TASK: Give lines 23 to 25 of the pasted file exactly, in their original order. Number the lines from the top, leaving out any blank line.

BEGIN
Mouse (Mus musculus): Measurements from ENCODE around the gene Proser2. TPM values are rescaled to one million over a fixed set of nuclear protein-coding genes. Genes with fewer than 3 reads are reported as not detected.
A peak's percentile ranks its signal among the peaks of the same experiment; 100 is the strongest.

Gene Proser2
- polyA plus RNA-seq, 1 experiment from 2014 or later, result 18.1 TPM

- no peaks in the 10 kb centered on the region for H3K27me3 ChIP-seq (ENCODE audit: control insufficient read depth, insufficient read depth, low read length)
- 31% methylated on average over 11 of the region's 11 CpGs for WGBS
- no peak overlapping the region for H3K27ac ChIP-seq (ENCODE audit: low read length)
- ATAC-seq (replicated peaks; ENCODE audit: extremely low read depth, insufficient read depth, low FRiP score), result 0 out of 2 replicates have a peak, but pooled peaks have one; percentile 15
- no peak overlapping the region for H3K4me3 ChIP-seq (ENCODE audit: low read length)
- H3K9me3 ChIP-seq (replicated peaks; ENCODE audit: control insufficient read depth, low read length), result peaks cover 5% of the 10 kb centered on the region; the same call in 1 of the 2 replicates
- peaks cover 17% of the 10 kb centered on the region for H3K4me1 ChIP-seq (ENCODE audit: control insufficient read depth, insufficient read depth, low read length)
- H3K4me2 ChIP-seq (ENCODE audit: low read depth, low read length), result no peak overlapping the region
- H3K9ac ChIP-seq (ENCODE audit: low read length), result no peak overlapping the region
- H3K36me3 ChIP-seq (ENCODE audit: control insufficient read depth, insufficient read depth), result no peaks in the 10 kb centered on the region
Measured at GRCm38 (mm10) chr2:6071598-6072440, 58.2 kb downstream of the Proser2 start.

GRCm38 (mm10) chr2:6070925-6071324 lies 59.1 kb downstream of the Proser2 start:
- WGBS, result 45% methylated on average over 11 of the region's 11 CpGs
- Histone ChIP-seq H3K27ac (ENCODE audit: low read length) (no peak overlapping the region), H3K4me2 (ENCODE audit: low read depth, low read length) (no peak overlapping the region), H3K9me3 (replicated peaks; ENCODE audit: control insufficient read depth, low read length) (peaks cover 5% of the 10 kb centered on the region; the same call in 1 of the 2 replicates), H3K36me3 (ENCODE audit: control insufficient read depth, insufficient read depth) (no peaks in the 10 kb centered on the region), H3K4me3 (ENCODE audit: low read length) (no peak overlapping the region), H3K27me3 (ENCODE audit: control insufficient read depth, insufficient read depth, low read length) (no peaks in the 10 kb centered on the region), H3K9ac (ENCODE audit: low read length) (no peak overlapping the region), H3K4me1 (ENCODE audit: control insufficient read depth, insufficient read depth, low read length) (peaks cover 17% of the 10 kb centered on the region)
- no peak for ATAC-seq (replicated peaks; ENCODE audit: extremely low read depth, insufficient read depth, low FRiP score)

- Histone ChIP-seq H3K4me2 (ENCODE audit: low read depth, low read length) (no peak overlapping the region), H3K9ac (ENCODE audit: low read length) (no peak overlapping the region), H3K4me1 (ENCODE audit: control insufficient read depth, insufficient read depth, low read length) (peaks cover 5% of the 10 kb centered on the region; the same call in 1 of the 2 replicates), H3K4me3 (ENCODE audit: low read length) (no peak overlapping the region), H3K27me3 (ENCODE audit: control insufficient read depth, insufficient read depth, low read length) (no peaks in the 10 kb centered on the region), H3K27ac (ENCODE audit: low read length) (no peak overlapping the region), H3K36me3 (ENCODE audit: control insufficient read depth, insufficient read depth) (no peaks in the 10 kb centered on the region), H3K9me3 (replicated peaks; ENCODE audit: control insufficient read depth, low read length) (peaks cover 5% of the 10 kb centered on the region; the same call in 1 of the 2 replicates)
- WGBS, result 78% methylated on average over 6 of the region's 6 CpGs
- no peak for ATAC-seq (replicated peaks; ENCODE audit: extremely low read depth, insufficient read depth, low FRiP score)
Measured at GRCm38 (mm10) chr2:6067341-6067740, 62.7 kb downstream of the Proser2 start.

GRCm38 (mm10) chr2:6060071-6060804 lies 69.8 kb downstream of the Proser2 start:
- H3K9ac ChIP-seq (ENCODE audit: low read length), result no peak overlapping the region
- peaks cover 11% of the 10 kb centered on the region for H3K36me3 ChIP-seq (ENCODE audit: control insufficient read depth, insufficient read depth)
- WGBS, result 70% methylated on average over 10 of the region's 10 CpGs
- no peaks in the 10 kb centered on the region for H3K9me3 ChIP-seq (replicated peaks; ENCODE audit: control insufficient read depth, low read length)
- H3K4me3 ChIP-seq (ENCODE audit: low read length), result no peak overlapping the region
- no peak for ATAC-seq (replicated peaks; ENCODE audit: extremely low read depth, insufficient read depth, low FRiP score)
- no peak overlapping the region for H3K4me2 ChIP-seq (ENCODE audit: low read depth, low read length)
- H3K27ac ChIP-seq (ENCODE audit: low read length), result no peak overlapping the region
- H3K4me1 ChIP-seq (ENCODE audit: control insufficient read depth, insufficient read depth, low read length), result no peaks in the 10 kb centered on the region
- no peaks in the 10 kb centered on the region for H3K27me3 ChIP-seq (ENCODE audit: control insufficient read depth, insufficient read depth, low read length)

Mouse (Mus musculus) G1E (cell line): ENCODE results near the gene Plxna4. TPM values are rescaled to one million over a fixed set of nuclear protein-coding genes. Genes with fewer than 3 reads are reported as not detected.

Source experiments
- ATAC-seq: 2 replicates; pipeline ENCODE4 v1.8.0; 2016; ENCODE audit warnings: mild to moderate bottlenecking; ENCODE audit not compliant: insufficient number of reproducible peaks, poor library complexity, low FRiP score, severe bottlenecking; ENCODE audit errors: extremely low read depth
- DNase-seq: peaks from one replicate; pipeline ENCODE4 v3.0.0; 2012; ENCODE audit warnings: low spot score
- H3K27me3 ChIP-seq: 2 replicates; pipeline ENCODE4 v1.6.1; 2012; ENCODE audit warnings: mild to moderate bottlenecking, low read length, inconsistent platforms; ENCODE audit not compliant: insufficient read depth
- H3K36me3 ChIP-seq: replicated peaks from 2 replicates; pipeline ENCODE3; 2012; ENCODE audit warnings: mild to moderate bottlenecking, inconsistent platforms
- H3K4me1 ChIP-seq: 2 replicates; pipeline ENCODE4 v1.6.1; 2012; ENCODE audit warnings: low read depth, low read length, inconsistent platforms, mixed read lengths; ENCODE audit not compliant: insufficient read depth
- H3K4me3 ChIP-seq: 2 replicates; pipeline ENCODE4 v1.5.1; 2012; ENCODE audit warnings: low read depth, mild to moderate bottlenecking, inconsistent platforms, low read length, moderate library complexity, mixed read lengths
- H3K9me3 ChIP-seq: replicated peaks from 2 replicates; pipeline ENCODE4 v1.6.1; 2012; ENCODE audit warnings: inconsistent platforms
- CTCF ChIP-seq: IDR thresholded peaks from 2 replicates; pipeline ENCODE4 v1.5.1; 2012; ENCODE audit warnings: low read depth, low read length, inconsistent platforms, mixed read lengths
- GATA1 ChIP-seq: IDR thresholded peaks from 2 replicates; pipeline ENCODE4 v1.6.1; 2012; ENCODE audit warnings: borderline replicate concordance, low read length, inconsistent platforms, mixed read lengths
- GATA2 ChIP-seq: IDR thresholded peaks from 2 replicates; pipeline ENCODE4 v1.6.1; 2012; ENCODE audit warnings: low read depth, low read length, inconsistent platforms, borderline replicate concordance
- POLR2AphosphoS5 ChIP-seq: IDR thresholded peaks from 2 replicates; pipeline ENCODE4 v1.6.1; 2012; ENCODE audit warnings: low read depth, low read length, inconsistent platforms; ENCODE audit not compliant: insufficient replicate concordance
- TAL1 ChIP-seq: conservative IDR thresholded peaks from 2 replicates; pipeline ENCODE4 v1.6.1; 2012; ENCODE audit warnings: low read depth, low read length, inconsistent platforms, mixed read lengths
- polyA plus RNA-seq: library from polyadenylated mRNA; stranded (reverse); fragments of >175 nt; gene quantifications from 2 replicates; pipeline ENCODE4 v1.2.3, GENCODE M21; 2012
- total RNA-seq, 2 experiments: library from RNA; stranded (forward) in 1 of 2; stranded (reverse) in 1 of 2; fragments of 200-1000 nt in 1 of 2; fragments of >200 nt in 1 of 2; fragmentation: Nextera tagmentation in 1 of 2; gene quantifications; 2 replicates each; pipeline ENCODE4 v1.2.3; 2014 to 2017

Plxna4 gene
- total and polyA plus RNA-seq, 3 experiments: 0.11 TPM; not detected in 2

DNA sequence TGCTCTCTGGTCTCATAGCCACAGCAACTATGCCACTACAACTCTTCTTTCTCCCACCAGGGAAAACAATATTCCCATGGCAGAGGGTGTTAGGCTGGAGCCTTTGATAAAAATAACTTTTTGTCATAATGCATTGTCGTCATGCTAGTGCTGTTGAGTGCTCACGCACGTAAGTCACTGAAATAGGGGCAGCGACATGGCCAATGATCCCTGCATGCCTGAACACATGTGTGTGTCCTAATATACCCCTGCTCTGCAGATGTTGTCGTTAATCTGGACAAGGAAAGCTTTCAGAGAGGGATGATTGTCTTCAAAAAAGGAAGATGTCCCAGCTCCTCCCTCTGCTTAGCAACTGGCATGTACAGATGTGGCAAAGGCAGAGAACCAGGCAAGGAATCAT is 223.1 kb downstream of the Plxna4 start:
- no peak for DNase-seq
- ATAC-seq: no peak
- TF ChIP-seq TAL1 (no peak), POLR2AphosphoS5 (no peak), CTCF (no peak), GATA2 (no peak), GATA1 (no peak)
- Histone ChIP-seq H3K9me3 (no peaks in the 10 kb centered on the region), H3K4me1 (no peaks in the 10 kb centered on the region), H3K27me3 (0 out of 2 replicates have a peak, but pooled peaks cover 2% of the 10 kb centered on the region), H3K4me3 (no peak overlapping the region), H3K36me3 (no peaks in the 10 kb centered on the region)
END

Measured at GRCm38 (mm10) chr2:6067341-6067740, 62.7 kb downstream of the Proser2 start.

GRCm38 (mm10) chr2:6060071-6060804 lies 69.8 kb downstream of the Proser2 start:
- H3K9ac ChIP-seq (ENCODE audit: low read length), result no peak overlapping the region